Last January, Marriott released the 35-minute "Two Bellmen Three," set in Seoul, Korea. The goal of the film: to highlight Marriott's Asian properties and capture a piece of the wedding market. As part of the release, Marriott offered "Two Bellmen"-themed wedding, food, and spa packages at participating hotels. To date, "Two Bellmen Three" has more than 9 million YouTube views.
Content marketing already addresses a variety of needs and objectives for different departments. Sales teams use content to bolster pitches and improve client relationships. Brand managers turn content into goodwill and authority. Recruiters attract top talent by publishing content in places where the best candidates spend their time online. The possibilities are endless — and now, a new avenue is opening up.
Grow from Acorns offers a space where the brand publishes provide a wealth of valuable articles for their target audience. Grow’s goal is to empower its readers with relevant and realistic advice that can help them accomplish their financial goals. Much like the app, the blog aims to help people start building wealth now instead of waiting until later.
Intelligentsia is a coffee company that produces roast coffee blends from German vintages. Their business model may not be high tech, but content marketing has been instrumental in helping them grow their brand. The company has engaged in a variety of content marketing practices, but many content marketing experts argue that their brew guides are what really set them apart.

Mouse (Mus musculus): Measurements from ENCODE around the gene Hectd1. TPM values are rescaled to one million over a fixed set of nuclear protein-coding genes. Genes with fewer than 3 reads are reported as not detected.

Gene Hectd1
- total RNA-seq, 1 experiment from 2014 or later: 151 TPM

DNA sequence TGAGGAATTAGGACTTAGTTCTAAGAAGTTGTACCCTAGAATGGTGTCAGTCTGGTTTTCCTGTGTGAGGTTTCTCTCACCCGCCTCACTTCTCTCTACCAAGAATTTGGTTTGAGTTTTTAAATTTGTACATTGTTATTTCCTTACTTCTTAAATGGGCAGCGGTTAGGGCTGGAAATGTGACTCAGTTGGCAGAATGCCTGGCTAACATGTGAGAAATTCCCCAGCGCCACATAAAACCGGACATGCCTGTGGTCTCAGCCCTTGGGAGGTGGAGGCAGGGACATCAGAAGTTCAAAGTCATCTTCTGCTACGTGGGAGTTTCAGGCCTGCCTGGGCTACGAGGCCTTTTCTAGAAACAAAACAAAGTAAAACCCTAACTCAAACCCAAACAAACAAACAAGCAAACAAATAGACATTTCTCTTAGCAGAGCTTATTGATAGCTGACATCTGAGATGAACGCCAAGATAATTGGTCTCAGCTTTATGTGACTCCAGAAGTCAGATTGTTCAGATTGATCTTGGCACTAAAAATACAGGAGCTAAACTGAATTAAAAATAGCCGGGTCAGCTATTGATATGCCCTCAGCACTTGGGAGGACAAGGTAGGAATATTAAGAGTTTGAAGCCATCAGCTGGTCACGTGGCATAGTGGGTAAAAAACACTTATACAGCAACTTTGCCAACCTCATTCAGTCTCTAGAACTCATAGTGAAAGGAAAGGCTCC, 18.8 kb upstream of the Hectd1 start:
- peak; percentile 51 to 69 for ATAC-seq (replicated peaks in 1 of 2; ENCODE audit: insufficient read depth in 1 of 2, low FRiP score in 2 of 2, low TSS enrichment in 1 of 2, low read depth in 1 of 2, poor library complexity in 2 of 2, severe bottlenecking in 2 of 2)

Marketers are now moving toward a more centralized mode of social sharing, putting their investments only in proven platforms they’ve actually found traction on. This correlates to higher line-item ROI and a more consistent experience for social followers. Integrating social distribution directly into the content marketing supply chain amplifies the total reach of your assets and allows you to quickly see how engaging your content is, while receiving real-time feedback from online users.
13. Jack Daniels: The Single Barrel Standard. Jack Daniels’ blog the Single Barrel Standard shows an innate understanding of its core audience and the content they want to read. Seven Steps to Master Drinking Outside? Sounds like a winner. And what goes better with cocktails than snacks? Jack’s team penned Best New Ballpark Eats of 2015. Jack Daniels is committed to a regular cadence of content, showing customers with every piece that they share the same values and pastimes.

But, when we recently launched a new e-book that answers common content marketing questions, we learned that many of our readers are just getting started. As such, we want to make sure we continually cover the basics. Whether you are new to the practice, need a new way to look at what you’ve been doing, or need help explaining this to your relatives, this post is for you.


If you choose the traditional marketing approach, you can create a poster, informational brochure, or fliers to hand out to customers or hang in the store. Traditional marketing is often created to inform the customer about the product, business, or service. It relies heavily on persuading the target audience. Examples of traditional marketing include: